Acceleration of syllable repetition in Parkinson's disease is more prominent in the left-side dominant patients

Andrea Flasskamp, Sonja A. Kotz, Uwe Schlegel, Sabine Skodda

    Research output: Contribution to journalArticlepeer-review


    Background: In Parkinson's disease (PD), abnormalities of speech rate have been observed in spontaneous speech, reading tasks and syllable repetition tasks. Impaired temporal speech patterns have been contributed to dysfunctional basal ganglia circuits, but little is known about a possible differential role of right and left basal ganglia concerning speech production, although neurodegeneration in PD typically follows an asymmetrical pattern. The aim of our study was to reveal a possible influence of lateralized basal ganglia dysfunction on speech timing in PD. Patients and methods: 60 patients with PD (30 with predominant symptoms on the left-side PD_L and 30 with predominant symptoms on the right side PD_R) and 40 healthy controls were tested. Participants had to repeat a single syllable in a self chosen steady pace. Additionally, the participants performed a reading task in order to measure speaking rate related to connected speech. Results: Syllable repetition showed a significant instability in both PD groups as compared to controls. However, the PD_L group performed in a much higher pace with further significant pace acceleration in the course of the syllable repetition task. This pattern showed a further correlation to axial motor symptoms. No correlations were seen between parameters of syllable repetition and the reading task. Conclusions: Lateralization of basal ganglia dysfunction in PD seems to differentially impact the stability of spontaneous syllable repetition pace. Our data suggest a crucial role of the right basal ganglia in the maintenance of isochronous speech rhythms at least in patients with additional axial motor symptoms. © 2011 Elsevier Ltd.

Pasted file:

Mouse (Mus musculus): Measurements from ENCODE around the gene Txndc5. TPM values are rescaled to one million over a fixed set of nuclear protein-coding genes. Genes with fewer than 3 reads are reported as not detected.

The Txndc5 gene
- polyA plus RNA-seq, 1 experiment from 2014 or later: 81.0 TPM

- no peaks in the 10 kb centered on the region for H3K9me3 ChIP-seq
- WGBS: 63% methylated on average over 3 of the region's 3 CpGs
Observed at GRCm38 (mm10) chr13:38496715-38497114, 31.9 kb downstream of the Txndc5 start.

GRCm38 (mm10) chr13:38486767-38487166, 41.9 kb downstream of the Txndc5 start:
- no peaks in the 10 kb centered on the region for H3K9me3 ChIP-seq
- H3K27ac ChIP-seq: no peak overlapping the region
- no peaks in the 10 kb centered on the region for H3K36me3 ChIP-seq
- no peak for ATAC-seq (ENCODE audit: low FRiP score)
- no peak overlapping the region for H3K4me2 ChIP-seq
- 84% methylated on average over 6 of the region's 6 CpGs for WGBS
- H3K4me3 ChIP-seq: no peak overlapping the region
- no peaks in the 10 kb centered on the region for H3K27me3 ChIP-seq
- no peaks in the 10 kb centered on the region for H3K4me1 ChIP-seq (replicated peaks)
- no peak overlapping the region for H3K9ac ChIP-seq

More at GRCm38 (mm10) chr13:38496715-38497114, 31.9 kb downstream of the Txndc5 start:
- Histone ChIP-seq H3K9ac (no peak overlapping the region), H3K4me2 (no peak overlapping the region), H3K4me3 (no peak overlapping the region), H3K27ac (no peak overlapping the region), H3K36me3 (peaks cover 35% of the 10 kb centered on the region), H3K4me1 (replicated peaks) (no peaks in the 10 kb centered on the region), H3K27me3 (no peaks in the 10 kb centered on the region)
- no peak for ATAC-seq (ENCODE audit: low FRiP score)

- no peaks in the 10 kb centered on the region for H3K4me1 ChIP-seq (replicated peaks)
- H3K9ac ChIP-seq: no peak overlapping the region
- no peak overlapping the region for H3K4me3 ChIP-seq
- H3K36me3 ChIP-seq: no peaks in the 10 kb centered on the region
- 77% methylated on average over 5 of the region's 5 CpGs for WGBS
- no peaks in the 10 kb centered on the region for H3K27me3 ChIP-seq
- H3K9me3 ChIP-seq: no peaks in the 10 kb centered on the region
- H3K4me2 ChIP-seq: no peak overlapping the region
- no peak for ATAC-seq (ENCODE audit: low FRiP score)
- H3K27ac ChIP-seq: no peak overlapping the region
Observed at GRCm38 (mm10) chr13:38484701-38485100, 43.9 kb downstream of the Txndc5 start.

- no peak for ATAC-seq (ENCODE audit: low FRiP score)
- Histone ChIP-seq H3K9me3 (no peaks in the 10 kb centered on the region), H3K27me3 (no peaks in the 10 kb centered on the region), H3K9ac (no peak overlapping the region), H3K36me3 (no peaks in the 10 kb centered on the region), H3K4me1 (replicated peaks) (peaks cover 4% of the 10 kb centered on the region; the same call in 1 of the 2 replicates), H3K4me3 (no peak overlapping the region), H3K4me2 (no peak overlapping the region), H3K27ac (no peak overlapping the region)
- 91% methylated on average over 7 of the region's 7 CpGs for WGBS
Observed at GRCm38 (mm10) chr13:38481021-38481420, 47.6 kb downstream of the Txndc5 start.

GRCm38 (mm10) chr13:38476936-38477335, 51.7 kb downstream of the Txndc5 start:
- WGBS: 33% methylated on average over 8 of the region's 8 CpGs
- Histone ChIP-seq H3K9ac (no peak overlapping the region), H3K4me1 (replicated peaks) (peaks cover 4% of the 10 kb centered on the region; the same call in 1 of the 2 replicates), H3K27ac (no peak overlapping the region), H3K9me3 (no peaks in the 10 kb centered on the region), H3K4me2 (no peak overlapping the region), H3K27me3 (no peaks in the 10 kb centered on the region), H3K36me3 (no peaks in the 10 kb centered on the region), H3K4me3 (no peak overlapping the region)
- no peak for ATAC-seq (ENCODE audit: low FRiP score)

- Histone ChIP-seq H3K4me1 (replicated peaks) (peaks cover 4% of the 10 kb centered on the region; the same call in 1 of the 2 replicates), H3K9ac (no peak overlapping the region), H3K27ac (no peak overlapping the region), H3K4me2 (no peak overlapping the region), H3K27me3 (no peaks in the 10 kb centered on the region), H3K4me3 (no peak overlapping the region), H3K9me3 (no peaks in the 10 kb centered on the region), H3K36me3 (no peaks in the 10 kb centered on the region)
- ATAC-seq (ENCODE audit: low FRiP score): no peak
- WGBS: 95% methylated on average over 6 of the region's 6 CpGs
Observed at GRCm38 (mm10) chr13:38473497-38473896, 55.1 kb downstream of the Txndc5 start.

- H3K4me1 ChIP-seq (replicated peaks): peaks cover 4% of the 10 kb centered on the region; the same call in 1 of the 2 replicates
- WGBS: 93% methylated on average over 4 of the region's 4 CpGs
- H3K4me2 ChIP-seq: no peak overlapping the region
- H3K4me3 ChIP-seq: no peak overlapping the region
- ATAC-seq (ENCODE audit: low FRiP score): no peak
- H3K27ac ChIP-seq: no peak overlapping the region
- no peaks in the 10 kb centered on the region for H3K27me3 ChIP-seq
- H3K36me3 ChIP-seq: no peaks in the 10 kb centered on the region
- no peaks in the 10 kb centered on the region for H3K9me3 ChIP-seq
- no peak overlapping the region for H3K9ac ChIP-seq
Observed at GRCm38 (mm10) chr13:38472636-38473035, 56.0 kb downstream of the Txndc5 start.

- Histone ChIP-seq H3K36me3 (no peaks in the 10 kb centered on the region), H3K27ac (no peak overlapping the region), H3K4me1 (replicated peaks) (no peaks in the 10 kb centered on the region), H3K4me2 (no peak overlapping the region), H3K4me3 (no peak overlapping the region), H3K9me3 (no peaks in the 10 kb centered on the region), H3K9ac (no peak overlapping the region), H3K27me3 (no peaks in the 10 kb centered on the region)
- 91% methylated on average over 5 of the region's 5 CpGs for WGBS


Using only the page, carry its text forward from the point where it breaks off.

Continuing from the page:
Original languageEnglish
    Pages (from-to)343-347
    Number of pages4
    JournalParkinsonism and Related Disorders
    Issue number4
    Publication statusPublished - May 2012


    • Basal ganglia
    • Hypokinetic dysarthria
    • Lateralization
    • Motor speech performance
    • Parkinson's disease


    Dive into the research topics of 'Acceleration of syllable repetition in Parkinson's disease is more prominent in the left-side dominant patients'. Together they form a unique fingerprint.

    Cite this